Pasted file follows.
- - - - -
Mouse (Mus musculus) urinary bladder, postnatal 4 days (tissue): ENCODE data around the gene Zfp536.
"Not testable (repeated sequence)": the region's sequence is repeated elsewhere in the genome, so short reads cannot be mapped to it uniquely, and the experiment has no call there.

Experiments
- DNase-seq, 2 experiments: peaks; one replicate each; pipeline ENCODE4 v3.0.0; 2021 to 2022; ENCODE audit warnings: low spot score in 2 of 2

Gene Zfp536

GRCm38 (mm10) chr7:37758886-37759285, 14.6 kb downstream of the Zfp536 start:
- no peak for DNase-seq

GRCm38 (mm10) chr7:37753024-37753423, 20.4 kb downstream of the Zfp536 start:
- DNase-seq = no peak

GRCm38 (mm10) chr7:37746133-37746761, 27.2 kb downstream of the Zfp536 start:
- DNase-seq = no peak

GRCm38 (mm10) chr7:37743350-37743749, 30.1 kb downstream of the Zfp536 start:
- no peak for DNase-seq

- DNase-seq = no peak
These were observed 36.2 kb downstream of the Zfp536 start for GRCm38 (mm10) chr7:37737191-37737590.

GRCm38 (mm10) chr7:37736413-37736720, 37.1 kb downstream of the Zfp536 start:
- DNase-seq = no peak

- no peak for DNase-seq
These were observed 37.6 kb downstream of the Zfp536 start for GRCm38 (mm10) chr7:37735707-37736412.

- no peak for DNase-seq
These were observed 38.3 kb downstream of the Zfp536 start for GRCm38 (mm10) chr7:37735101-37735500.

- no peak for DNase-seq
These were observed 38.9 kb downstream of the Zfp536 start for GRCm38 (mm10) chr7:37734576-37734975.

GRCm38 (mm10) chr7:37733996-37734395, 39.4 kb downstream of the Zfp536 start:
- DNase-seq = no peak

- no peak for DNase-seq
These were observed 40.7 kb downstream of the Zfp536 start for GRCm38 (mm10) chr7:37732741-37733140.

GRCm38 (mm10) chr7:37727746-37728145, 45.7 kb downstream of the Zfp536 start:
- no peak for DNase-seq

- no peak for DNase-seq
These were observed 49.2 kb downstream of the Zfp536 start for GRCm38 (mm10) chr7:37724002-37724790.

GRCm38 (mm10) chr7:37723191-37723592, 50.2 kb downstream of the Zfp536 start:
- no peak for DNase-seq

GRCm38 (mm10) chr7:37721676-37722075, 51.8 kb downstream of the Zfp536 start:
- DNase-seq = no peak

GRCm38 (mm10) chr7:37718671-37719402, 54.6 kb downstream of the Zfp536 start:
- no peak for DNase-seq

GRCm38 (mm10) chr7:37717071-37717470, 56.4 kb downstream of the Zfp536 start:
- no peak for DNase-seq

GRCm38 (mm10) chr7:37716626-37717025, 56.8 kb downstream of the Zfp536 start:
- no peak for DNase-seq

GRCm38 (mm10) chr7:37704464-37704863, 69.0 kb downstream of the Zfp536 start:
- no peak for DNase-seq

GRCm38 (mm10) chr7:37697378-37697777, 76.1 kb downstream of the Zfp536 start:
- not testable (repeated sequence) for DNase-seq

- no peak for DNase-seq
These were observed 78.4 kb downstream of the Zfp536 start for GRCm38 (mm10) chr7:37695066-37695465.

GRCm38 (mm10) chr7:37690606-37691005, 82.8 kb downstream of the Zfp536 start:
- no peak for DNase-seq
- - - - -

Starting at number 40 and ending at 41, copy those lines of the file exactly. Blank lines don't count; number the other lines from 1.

GRCm38 (mm10) chr7:37716626-37717025, 56.8 kb downstream of the Zfp536 start:
- no peak for DNase-seq